Tell us a bit about yourself, why did you want to become an Engineer?
I have always been environmentally minded and that has steered me on my career path. Before I became an Engineer I had completed my Bachelor of Science (Chemistry & Environmental Science) and had been working as a Lab Technician testing water quality. I really enjoyed this work but found I wanted to extend myself more to helping with solutions not just monitoring, so I decided to go back to University and do my Master of Engineering (Environmental).
Two of the papers that I really enjoyed were on water treatment and sustainability and risk. There was one assignment where I needed to do a lifecycle assessment and I really enjoyed being able to consider the whole picture, and what the more sustainable options were. It really reinforced what I wanted to focus on in engineering and why I was going down that path.
What is your current role and what do you enjoy about it?
Once I completed my Masters, I was offered a role at Riley as a Graduate Water Resources Engineer. In my role I have some great opportunities to look at the bigger picture and be part of some great solutions. It is important to me that you go to work each day, enjoy your work and projects, and have a sense of doing meaningful work and I feel like I have that in my current role.
I have recently worked on a project where I was helping design and build a reservoir that will service farming and agriculture in the region. It will have a positive impact on creating employment opportunities in a region where the younger age groups, especially females, have been impacted by a decline in the number of jobs available. For me, this is an example of why I became a Water Resources Engineer and what great engineering solutions can achieve.
The most rewarding part of my job is looking at the bigger picture, the purpose of the work that we are doing, and the outcome of helping people and communities.
What is it like moving from university to working at Riley?
You still learn new things every day, like you do at University. There is continual on-the-job learning, whether it is learning from others in the team or doing your own research on a particular technical piece on a project. You also get to attend training and conferences, for example last year I went to the hydropower conference in Christchurch where I learnt lots of different aspects of water. There were a series of speakers networking events and it was great to listen to people so passionate about water. My favourite speaker talked about the new developments in hydro power and energy and educating the community on how it could look.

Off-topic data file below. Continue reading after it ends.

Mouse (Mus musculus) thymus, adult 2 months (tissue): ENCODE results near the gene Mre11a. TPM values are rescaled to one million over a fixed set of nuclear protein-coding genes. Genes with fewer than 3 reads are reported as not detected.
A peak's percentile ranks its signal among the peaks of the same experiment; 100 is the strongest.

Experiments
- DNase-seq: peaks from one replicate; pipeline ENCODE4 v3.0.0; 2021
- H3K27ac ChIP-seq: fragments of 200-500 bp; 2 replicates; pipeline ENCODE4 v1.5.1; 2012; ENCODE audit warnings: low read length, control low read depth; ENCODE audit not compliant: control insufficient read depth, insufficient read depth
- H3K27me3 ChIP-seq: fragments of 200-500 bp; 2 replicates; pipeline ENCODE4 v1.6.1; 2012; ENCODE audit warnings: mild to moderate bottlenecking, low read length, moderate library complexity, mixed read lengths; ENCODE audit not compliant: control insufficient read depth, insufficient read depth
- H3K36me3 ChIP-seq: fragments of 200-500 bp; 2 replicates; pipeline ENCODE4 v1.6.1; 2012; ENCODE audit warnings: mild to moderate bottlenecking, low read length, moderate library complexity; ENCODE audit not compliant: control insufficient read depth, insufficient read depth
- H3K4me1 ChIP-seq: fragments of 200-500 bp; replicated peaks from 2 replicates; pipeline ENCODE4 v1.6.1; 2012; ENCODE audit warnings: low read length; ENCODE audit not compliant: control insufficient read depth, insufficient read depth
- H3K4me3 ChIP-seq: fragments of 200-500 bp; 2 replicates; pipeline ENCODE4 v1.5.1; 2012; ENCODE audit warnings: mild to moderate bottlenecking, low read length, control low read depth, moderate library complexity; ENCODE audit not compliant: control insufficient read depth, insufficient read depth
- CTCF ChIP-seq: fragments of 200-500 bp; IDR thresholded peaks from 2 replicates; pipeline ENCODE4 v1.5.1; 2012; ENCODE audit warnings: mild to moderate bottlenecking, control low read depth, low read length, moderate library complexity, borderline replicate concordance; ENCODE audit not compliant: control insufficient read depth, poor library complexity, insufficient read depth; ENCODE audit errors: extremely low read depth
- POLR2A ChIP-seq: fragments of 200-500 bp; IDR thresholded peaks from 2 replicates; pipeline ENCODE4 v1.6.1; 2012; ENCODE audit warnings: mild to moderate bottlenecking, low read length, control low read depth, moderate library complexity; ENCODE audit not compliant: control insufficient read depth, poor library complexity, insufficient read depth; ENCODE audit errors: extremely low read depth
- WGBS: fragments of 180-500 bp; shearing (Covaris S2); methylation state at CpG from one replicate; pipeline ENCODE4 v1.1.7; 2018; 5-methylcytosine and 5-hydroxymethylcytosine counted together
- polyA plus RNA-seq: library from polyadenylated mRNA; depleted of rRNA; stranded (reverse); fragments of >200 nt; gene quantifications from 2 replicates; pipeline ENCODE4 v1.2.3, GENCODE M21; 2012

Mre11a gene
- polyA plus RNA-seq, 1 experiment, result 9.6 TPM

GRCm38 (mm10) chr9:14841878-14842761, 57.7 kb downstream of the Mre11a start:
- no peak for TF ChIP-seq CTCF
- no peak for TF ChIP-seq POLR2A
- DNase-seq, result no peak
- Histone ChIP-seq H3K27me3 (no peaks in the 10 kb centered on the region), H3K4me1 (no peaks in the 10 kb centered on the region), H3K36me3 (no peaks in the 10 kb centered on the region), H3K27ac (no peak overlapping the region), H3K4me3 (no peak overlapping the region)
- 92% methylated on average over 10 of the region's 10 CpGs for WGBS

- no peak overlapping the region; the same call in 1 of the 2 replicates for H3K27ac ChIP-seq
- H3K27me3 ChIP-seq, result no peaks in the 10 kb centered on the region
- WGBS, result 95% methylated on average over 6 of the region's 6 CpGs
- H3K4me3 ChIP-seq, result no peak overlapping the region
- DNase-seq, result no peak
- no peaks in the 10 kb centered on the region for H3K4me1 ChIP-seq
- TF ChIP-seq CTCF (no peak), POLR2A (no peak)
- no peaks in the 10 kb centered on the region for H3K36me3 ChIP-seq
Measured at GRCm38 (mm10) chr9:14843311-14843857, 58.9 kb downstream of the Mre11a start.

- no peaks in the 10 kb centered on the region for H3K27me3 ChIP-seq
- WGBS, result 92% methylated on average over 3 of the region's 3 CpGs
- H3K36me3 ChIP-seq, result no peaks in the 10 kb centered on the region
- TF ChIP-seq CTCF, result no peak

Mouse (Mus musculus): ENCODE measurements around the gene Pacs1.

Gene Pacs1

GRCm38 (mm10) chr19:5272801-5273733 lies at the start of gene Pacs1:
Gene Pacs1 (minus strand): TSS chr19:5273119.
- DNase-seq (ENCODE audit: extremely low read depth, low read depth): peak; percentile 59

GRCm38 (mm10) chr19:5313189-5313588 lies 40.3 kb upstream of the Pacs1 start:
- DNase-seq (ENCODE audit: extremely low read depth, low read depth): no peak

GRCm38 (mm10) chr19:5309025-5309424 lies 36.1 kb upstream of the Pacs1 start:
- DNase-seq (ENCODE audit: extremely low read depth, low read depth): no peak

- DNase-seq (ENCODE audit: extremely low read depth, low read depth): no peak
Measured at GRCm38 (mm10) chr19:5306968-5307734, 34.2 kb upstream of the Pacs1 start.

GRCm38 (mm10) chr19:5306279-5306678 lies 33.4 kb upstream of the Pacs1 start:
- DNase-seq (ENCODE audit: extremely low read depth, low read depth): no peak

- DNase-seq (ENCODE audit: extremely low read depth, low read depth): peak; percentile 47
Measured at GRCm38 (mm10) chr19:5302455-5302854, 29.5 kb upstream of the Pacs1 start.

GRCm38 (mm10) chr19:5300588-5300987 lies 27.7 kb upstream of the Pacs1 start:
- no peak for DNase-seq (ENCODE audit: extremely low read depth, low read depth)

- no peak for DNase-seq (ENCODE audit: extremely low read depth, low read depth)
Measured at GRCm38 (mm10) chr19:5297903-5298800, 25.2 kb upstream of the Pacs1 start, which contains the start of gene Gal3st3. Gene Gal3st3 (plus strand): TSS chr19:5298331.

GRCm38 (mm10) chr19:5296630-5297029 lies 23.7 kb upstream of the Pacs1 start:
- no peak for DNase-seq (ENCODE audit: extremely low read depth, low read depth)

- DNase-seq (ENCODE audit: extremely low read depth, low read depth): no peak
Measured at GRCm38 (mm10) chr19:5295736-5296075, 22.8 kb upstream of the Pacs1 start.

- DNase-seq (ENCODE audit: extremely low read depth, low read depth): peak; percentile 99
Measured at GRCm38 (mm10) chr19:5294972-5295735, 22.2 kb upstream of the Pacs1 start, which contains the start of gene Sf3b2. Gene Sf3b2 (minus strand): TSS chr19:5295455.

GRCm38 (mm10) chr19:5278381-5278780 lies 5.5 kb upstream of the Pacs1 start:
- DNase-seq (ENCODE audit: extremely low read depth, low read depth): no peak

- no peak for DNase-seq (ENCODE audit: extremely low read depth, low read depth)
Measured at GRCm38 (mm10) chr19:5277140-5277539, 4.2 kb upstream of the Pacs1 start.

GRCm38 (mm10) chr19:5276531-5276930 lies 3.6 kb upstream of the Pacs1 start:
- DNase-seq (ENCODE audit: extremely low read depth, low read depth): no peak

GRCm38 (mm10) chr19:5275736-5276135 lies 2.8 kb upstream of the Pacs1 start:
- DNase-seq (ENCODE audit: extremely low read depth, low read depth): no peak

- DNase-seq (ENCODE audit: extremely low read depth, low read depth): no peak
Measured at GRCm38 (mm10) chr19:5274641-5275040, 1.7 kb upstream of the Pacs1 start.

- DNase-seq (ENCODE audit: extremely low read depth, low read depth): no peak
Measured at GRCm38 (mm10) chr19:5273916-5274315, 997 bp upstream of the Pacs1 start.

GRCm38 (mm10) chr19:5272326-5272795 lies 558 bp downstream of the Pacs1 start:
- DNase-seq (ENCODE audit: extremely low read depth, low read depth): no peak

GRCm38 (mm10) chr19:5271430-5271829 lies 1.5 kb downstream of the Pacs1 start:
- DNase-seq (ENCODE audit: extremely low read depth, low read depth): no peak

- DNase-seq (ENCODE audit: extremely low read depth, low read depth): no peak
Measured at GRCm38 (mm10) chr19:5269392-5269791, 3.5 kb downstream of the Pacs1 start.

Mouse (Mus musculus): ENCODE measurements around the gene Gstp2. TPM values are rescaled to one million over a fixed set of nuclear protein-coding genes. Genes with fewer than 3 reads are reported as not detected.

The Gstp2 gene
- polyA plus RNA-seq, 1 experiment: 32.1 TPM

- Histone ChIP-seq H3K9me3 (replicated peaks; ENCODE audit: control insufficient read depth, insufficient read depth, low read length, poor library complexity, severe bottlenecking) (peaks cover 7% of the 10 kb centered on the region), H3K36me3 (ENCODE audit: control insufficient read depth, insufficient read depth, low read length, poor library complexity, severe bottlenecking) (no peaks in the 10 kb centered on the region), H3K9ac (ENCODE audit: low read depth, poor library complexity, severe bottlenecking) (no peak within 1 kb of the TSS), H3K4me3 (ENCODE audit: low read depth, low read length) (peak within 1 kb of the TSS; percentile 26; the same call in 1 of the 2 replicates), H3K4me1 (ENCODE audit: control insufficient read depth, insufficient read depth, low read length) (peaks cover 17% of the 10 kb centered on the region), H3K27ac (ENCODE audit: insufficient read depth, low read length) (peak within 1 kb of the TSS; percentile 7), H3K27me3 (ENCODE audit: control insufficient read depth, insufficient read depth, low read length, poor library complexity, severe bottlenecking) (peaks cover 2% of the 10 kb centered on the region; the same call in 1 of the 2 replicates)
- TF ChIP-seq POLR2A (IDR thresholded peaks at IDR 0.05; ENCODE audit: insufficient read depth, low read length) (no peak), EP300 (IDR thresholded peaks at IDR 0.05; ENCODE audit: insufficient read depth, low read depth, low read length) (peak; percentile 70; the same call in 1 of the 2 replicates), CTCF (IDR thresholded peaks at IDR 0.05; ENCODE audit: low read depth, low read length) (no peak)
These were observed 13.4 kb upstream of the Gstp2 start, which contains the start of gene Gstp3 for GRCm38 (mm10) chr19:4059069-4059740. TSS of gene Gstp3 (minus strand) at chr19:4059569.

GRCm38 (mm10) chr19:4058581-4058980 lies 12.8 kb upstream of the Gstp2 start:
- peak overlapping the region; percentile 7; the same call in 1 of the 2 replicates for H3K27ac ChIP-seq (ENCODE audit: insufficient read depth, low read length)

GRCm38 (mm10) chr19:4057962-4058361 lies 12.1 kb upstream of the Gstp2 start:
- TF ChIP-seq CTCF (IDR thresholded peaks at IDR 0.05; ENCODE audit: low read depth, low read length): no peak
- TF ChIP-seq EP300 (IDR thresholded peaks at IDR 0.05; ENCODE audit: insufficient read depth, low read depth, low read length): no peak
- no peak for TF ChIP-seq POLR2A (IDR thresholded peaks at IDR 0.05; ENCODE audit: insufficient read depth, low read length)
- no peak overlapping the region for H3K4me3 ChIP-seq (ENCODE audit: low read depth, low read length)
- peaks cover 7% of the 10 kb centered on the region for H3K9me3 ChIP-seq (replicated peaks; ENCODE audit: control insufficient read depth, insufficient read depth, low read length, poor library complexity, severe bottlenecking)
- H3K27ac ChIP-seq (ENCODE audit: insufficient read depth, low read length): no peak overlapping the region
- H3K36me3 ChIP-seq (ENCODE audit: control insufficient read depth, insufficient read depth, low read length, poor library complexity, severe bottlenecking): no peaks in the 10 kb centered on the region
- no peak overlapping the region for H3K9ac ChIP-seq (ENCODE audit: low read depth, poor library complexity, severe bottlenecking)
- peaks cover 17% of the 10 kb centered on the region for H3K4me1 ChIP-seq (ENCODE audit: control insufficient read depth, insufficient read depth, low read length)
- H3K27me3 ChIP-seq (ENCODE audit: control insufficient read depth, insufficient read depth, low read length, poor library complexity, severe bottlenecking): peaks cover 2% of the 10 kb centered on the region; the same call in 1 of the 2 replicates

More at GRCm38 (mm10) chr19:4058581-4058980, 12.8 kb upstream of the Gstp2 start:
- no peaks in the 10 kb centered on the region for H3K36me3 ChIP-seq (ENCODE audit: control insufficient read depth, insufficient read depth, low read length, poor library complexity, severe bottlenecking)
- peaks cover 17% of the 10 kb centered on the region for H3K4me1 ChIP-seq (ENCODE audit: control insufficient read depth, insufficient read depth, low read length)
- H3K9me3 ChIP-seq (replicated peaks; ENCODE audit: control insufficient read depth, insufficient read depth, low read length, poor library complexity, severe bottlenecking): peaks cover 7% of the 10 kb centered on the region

What does a typical day at work entail?
You get to plan your own day and I like to try and split my days out so I can focus on projects in bigger blocks of time. You plan office work around any site visits you have, research that needs to be done, training, or anything else that may be going on.
Every day is different, one day I could be flying in by helicopter to a remote site with a tramping pack full of equipment, sporting waders and in knee deep water monitor river volumes. The next I could be office based modelling or writing up reports.
You are generally self-sufficient, but in our team everyone bounces ideas off each other regardless of what experience you have so you get to have some great conversations and exposure to a lot of different projects. We also have weekly team meetings on a Monday, and we also just started doing ‘HEC-RAS’ catch ups, which is where we share tips and tricks of things that we have learnt along the way.
Sometimes you are asked to take on projects, or work alongside others on a project, but if you are interested in working on a particular project you are encouraged to put your hand up.
Tell us about your team
I find them all really smart. It is a cool thing to come into work and be surrounded by people that are inspiring. Everyone is different, some are quiet, some are more outgoing but everyone is really approachable and happy to share their thoughts.
Each year we have university students join our team for the summer. I have been able to work alongside them and you learn what they are interested in and try to tailor their work to that. Sometimes we work alongside each other on a project and other times we are both learning and doing research on our work.
We also work with our other discipline teams, for example if you are designing a dam, you often need a lot of geotechnical information about the soil conditions, so you will get to work with the other staff.
What would you tell someone about working at Riley?
I think the key cool thing about Riley is that you are given a lot of responsibility and lots of variety in everything you do. I have been challenged in my time working here and I really enjoy it, I always want to be learning rather than staying stagnant. There is an opportunity to work on different projects and learn something new every day, with a great supporting team around you.